TORONTO, ONTARIO, April 24, 2019 – Toronto Real Estate Board President Garry Bhaura announced that Greater Toronto Area REALTORS® reported 4,731 condominium apartment sales through TREB’s MLS® System in the first quarter of 2019. This result was
down by 6.8 per cent compared to Q1 of 2018.
New condominium apartment listings entered into TREB’s MLS® System were up by 2.4 per cent compared to Q1 2018, with 8,222 listings being added in 2019 versus 8,029 listings added in the first three months of 2018.
“While we experienced a slightly better-supplied condo market in the first quarter of 2019, the market segment remained tight enough to retain the highest year-over-year rate of price growth compared to other major home types. Condos continue to provide prospective buyers with a relatively affordable housing option in the GTA, especially given the impact of the OSFI-mandated mortgage stress test,” said Mr. Bhaura.
The average price of a condominium apartment increased by 4.5 per cent from $533,520 in Q1 2018 to $557,377 in Q1 2019. Year-over-year price growth in the City of Toronto, which accounted for 69 per cent of transactions, was slightly higher at 5.4 per cent resulting in an average price of $603,243.
Condominium apartment listings, in both the ownership and rental markets, can be influenced by the completion of new condominium apartment projects. According to CMHC, condo apartment completions were up substantially year-over-year in the fourth quarter of 2018, which could account for an uptick in condo ownership and rental listings in Q1 2019. Conversely, condo apartment completions were down year-over-year in Q1 2019, which could arguably impact listings in the opposite manner over the next three months.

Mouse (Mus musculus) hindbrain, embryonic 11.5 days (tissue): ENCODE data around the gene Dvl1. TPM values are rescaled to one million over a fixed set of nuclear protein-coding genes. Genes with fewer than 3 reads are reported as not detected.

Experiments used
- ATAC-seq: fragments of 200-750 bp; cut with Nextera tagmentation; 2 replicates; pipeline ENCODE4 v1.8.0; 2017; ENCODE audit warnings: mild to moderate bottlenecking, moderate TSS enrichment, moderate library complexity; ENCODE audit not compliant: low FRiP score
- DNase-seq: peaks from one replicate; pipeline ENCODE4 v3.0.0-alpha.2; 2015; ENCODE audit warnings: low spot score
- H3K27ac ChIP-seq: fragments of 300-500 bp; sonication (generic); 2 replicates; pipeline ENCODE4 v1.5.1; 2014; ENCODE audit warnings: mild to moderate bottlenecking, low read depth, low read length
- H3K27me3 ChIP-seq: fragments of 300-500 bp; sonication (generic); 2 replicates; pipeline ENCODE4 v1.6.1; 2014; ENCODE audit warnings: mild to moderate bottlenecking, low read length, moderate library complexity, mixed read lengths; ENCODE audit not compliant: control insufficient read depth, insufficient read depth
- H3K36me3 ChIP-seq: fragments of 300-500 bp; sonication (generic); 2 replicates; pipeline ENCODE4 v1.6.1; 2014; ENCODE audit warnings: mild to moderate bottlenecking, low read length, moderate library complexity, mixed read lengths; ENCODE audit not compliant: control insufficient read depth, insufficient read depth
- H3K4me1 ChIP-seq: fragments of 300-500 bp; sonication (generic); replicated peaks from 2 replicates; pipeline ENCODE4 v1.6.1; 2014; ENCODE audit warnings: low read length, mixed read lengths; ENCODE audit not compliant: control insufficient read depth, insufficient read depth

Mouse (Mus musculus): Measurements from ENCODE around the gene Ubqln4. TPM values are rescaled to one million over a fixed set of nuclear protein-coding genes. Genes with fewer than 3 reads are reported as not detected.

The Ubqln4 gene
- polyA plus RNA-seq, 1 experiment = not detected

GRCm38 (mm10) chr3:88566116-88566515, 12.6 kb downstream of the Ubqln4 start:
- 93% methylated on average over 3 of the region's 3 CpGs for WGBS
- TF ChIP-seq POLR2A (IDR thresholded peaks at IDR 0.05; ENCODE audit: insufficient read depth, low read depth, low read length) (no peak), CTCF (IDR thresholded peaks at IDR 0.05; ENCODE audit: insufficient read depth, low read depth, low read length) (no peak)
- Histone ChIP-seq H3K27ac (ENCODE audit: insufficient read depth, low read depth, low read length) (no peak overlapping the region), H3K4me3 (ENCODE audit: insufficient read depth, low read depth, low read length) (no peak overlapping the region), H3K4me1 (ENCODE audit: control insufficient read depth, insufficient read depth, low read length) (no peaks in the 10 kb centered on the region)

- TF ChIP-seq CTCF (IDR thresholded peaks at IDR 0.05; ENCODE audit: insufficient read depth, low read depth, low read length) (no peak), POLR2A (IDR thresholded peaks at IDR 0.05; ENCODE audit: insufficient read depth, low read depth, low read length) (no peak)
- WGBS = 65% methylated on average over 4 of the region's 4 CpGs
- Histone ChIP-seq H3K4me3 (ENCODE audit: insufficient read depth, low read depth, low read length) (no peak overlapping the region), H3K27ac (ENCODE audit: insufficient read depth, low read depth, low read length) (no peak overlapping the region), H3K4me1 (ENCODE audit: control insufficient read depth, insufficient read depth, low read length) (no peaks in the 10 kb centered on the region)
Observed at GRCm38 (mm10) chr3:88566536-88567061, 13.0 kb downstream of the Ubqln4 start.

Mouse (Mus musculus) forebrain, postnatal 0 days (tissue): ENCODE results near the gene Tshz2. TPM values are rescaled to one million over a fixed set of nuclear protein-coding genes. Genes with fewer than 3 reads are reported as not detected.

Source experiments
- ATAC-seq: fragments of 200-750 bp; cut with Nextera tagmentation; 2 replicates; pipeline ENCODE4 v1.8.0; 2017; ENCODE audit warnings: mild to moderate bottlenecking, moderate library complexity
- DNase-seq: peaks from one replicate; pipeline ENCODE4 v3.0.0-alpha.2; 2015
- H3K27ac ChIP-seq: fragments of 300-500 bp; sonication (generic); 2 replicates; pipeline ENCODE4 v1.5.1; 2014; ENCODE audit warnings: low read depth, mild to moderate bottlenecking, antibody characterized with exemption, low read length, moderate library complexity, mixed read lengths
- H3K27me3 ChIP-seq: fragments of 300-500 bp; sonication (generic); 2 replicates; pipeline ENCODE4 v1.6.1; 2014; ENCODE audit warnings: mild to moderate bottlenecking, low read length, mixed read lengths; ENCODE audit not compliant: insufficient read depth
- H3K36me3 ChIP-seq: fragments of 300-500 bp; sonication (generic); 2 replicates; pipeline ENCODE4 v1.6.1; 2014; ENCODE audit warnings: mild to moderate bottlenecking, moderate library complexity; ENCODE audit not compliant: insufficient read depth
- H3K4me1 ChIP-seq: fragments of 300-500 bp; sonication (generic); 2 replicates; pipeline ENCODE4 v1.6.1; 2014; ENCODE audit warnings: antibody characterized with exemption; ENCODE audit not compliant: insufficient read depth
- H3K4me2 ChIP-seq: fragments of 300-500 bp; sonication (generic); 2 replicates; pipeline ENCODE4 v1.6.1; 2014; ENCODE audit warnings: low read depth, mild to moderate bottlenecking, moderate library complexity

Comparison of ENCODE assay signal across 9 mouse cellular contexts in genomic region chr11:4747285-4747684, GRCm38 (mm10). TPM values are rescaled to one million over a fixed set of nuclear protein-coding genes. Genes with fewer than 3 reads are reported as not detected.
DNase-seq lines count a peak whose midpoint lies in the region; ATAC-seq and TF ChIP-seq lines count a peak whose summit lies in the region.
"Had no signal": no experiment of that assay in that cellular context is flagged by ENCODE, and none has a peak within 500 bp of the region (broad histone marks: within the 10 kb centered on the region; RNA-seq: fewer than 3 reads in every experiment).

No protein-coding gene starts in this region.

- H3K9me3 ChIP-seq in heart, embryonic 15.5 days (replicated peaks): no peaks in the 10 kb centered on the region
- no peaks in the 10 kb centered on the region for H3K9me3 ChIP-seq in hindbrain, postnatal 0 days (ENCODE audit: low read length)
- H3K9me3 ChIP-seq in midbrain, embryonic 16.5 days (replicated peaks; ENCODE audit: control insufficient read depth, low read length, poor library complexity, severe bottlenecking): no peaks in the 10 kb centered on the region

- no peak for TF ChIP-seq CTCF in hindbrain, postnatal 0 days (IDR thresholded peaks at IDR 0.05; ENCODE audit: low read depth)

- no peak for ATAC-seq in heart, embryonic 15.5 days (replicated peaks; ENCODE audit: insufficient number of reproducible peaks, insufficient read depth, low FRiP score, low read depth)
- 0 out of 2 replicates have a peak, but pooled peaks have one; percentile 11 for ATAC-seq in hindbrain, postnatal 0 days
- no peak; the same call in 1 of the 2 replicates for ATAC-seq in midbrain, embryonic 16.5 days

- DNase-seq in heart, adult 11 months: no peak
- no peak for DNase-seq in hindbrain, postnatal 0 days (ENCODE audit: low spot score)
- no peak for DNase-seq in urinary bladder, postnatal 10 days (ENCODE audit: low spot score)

“The condominium apartment rental market remained very tight through the first three months of 2019. Average one-bedroom and two-bedroom rents were up well-above the rate of inflation on a year-over-year basis in the first quarter. However, the condo rental market also benefited from an increase in the number of units listed, resulting in more choice for prospective renters. With this said, we would need to see a number of quarters with listings growth outstripping rental transaction growth in order for the market to become more balanced,” said Jason Mercer, TREB’s Chief Market Analyst.